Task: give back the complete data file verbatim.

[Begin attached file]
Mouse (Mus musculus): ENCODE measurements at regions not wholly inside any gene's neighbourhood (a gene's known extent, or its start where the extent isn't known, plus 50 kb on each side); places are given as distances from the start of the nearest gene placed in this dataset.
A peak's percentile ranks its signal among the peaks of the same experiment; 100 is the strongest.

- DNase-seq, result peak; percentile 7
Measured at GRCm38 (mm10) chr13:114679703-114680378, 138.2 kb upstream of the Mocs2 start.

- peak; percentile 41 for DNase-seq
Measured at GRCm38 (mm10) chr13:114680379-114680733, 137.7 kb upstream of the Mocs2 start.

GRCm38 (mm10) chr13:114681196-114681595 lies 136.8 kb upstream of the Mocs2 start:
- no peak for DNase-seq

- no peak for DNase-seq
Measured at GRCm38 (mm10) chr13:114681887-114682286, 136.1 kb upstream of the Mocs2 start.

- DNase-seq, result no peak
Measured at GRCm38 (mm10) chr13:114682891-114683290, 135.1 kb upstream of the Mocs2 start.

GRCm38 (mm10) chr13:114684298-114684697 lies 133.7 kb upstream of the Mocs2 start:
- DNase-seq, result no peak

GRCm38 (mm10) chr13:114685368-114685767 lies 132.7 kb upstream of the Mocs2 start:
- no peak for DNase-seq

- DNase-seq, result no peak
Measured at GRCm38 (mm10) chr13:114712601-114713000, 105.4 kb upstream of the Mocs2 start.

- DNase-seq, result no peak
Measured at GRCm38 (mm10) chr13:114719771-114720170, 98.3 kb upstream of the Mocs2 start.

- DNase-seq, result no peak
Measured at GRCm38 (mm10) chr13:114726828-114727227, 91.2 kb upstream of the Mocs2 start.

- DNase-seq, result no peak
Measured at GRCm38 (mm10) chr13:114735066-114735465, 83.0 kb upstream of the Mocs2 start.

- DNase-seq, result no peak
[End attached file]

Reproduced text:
Mouse (Mus musculus): ENCODE measurements at regions not wholly inside any gene's neighbourhood (a gene's known extent, or its start where the extent isn't known, plus 50 kb on each side); places are given as distances from the start of the nearest gene placed in this dataset.
A peak's percentile ranks its signal among the peaks of the same experiment; 100 is the strongest.

- DNase-seq, result peak; percentile 7
Measured at GRCm38 (mm10) chr13:114679703-114680378, 138.2 kb upstream of the Mocs2 start.

- peak; percentile 41 for DNase-seq
Measured at GRCm38 (mm10) chr13:114680379-114680733, 137.7 kb upstream of the Mocs2 start.

GRCm38 (mm10) chr13:114681196-114681595 lies 136.8 kb upstream of the Mocs2 start:
- no peak for DNase-seq

- no peak for DNase-seq
Measured at GRCm38 (mm10) chr13:114681887-114682286, 136.1 kb upstream of the Mocs2 start.

- DNase-seq, result no peak
Measured at GRCm38 (mm10) chr13:114682891-114683290, 135.1 kb upstream of the Mocs2 start.

GRCm38 (mm10) chr13:114684298-114684697 lies 133.7 kb upstream of the Mocs2 start:
- DNase-seq, result no peak

GRCm38 (mm10) chr13:114685368-114685767 lies 132.7 kb upstream of the Mocs2 start:
- no peak for DNase-seq

- DNase-seq, result no peak
Measured at GRCm38 (mm10) chr13:114712601-114713000, 105.4 kb upstream of the Mocs2 start.

- DNase-seq, result no peak
Measured at GRCm38 (mm10) chr13:114719771-114720170, 98.3 kb upstream of the Mocs2 start.

- DNase-seq, result no peak
Measured at GRCm38 (mm10) chr13:114726828-114727227, 91.2 kb upstream of the Mocs2 start.

- DNase-seq, result no peak
Measured at GRCm38 (mm10) chr13:114735066-114735465, 83.0 kb upstream of the Mocs2 start.

- DNase-seq, result no peak